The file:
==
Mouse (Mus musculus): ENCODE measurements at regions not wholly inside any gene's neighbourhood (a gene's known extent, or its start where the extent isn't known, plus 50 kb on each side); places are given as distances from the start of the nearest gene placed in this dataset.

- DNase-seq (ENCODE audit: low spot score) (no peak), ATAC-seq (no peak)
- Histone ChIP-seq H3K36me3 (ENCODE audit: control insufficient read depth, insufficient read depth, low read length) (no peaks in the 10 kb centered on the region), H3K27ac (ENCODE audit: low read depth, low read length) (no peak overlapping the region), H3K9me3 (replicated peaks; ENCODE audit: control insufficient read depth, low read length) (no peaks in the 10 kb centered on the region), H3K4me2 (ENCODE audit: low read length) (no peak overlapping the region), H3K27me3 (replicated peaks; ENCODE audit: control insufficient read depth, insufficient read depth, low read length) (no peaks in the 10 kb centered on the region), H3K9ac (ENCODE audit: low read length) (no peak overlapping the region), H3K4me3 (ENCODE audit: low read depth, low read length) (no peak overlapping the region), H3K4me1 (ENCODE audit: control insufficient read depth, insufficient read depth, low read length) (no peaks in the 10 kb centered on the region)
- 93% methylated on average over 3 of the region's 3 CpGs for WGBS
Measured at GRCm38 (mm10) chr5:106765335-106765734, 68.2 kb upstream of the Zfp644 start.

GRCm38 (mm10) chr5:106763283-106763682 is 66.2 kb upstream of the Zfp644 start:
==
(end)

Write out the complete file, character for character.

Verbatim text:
Mouse (Mus musculus): ENCODE measurements at regions not wholly inside any gene's neighbourhood (a gene's known extent, or its start where the extent isn't known, plus 50 kb on each side); places are given as distances from the start of the nearest gene placed in this dataset.

- DNase-seq (ENCODE audit: low spot score) (no peak), ATAC-seq (no peak)
- Histone ChIP-seq H3K36me3 (ENCODE audit: control insufficient read depth, insufficient read depth, low read length) (no peaks in the 10 kb centered on the region), H3K27ac (ENCODE audit: low read depth, low read length) (no peak overlapping the region), H3K9me3 (replicated peaks; ENCODE audit: control insufficient read depth, low read length) (no peaks in the 10 kb centered on the region), H3K4me2 (ENCODE audit: low read length) (no peak overlapping the region), H3K27me3 (replicated peaks; ENCODE audit: control insufficient read depth, insufficient read depth, low read length) (no peaks in the 10 kb centered on the region), H3K9ac (ENCODE audit: low read length) (no peak overlapping the region), H3K4me3 (ENCODE audit: low read depth, low read length) (no peak overlapping the region), H3K4me1 (ENCODE audit: control insufficient read depth, insufficient read depth, low read length) (no peaks in the 10 kb centered on the region)
- 93% methylated on average over 3 of the region's 3 CpGs for WGBS
Measured at GRCm38 (mm10) chr5:106765335-106765734, 68.2 kb upstream of the Zfp644 start.

GRCm38 (mm10) chr5:106763283-106763682 is 66.2 kb upstream of the Zfp644 start: